Words

‘I GOTTA USE WORDS’

by Bob Lane

“Talking does not make the world or even pictures, but talking and pictures participate in making each other and the world as we know them.” Nelson Goodman in Languages of Art:  An Approach to a Theory of Symbols has pointed correctly in this statement to the inevitable association between works of art and the language used to talk about those works. In the last century, it was believed that the exclusion of subject matter (landscapes, people, family scenes) from painting would disentangle the image on the canvas (or the words of a poem) from literary associations and clear the way for a direct response of the eye to optical data. The hope was to reduce art to speechlessness. An “Art of the Real” exhibition recently at the Museum of Modern Art described its selection as chunks of raw reality totally liberated from language. “Modern art,” writes one recent critic “has eliminated the verbal correlative from the canvas.” Perhaps. But if a work of today no longer has a verbal correlative, it is because its particular character has been dissolved in a sea of words.

At no time in history have more words been written in defence of art, in explanation of what it “really is,” in defence of its “uniqueness,” in the production of manifestoes of explanation and genesis. To describe a striped canvas and a striped tablecloth in the same terms is to commit an artistic faux pas of great proportion much like the child who, because he didn’t understand the rules of the game, remarked that the emperor was naked. The language of art criticism today is a subtle and abstract means to create the idea of art works in conceptual framework of theories instead of in the perceptual framework of the senses. Recently two young artists in Latin America contrived a Happening that was reported in detail in the press but never took place, so their “work of art” consisted of their own news releases and the resulting interviews, accounts,, and comments. Here the “work of art” was only what was said about it. There was no “picture” only “talking”.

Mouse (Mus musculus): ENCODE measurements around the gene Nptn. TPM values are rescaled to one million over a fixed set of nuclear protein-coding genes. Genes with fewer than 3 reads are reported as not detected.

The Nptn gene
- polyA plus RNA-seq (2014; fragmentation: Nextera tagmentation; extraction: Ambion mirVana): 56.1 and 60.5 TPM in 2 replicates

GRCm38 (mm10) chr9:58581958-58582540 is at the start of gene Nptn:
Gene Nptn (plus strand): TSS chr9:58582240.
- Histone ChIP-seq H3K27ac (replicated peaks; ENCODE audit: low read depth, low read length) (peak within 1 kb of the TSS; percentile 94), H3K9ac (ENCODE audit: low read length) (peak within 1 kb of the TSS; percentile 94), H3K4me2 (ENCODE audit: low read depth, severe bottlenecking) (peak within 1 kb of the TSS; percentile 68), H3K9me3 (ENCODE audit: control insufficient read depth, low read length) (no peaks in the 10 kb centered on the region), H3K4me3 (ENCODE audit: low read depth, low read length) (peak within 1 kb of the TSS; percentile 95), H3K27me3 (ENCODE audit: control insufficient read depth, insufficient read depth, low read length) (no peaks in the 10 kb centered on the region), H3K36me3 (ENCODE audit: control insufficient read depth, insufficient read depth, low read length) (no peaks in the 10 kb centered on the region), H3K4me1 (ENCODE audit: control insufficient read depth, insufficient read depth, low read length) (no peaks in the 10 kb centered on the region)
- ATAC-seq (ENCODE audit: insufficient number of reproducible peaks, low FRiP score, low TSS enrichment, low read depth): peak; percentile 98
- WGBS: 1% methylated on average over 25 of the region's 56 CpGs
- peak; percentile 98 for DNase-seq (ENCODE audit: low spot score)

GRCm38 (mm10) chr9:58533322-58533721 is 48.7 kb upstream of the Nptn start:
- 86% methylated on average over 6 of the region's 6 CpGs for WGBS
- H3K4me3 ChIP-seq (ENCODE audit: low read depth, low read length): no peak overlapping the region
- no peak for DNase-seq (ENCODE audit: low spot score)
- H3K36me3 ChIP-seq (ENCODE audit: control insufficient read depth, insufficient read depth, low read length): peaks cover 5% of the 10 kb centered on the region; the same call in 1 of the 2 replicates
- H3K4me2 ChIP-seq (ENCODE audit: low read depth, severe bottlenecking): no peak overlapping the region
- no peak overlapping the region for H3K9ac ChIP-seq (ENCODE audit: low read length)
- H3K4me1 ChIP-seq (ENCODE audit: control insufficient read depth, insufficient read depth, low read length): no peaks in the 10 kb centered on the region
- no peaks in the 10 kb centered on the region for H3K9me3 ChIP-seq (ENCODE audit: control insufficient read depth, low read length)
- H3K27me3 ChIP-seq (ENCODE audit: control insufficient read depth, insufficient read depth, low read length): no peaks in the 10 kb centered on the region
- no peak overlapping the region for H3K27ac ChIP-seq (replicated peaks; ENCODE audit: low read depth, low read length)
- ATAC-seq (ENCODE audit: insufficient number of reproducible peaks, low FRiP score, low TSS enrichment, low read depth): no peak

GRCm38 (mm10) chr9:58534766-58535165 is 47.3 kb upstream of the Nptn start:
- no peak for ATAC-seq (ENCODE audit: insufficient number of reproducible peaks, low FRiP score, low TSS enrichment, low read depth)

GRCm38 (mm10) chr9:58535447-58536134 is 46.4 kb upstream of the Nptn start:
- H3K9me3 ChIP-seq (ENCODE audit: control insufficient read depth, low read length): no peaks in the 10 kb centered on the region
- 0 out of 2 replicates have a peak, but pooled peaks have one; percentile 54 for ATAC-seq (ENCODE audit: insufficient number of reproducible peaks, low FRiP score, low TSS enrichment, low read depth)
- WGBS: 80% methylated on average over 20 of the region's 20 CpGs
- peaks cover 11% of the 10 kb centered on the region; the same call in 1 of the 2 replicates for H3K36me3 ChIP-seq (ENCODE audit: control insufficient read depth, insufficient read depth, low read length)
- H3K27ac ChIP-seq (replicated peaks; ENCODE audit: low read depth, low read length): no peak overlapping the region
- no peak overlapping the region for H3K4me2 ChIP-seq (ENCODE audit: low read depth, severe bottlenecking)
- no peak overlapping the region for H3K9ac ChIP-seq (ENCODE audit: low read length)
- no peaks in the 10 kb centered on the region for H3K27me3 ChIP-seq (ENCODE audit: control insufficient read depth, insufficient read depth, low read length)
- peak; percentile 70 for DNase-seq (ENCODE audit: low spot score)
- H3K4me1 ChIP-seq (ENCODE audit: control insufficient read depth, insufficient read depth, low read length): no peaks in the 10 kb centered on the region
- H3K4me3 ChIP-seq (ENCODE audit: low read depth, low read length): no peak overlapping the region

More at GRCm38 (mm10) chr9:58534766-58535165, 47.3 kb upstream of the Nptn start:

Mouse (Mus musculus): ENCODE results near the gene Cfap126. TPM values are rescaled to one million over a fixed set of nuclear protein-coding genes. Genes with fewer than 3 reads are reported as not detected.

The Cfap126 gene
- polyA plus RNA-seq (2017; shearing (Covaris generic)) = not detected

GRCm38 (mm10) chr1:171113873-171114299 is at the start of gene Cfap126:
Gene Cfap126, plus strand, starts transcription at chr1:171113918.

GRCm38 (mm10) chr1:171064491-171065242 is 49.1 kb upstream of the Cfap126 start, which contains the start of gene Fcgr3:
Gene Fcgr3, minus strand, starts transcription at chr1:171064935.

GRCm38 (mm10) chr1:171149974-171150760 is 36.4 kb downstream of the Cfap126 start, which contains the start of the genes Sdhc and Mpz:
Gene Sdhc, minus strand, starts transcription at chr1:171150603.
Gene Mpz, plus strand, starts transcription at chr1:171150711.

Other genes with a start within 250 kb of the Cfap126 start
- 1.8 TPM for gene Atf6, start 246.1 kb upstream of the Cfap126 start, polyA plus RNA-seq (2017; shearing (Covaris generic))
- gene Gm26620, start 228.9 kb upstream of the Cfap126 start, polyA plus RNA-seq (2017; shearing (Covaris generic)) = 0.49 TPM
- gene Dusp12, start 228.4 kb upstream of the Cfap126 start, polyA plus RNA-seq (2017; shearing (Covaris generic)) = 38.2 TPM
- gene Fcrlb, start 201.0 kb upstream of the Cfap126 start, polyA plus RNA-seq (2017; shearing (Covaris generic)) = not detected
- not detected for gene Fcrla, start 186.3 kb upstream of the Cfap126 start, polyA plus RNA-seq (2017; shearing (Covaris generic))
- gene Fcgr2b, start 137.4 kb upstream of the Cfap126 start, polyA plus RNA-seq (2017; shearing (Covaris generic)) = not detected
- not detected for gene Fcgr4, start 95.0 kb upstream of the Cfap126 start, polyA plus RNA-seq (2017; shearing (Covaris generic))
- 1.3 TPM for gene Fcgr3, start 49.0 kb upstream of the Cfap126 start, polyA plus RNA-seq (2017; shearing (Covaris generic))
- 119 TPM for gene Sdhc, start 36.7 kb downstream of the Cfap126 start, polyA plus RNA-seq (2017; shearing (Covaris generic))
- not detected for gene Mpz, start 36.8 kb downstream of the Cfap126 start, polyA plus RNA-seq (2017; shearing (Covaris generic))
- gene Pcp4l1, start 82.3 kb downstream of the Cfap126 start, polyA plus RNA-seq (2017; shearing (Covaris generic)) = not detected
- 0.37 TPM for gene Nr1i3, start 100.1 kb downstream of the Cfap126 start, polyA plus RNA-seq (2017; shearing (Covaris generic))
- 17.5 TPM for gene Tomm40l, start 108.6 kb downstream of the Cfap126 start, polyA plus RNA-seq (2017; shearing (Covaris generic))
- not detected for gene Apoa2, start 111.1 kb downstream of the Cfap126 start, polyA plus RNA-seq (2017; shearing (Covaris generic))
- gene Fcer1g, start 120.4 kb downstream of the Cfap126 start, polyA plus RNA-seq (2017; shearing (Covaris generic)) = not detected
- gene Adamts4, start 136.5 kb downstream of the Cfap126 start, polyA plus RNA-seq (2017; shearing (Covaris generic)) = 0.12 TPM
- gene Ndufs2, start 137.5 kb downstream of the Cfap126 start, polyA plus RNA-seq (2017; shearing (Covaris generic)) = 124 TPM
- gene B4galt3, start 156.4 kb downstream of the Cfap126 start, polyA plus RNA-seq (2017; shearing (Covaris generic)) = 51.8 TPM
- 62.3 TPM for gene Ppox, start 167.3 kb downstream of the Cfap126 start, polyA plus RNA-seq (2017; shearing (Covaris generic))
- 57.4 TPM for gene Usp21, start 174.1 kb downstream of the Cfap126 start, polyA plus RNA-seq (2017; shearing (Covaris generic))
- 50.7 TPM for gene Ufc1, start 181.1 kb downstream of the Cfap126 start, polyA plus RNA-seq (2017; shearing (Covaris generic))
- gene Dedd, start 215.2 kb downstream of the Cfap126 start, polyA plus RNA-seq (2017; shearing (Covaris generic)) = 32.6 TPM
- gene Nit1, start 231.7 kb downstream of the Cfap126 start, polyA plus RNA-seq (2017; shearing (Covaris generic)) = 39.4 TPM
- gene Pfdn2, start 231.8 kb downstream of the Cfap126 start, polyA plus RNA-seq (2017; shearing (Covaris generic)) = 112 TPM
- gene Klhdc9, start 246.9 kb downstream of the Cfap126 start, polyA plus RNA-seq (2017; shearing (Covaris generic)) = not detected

Other “artists” are using nature as a canvas. By rearranging rocks (or grinding up bottles to cover a B.C. Island) and making trenches in the dirt, they hope to show that there is no real distinction between a work of art and natural objects. But, like the child in the “Emperor’s Clothes” this is to function without knowing the rules of the game. “Art” implies artifact. Its Indo European base is from “ar ” which means to join, fit together. Certainly Goodman is right when he says that talking does not make pictures (or by extension any work of art, except, of course, in the obvious way that talking makes, e.g. oral poetry, where the act of talking is the art form) but participates in making them. One need only look at any history of art book to note the way in which words about pictures are used to classify and categorize those pictures. But the pictures are real. The works of art are there in time and space, have an existence of their own carved out of the flux of that time and space. Talking and pictures are married, but form allows the marriage.

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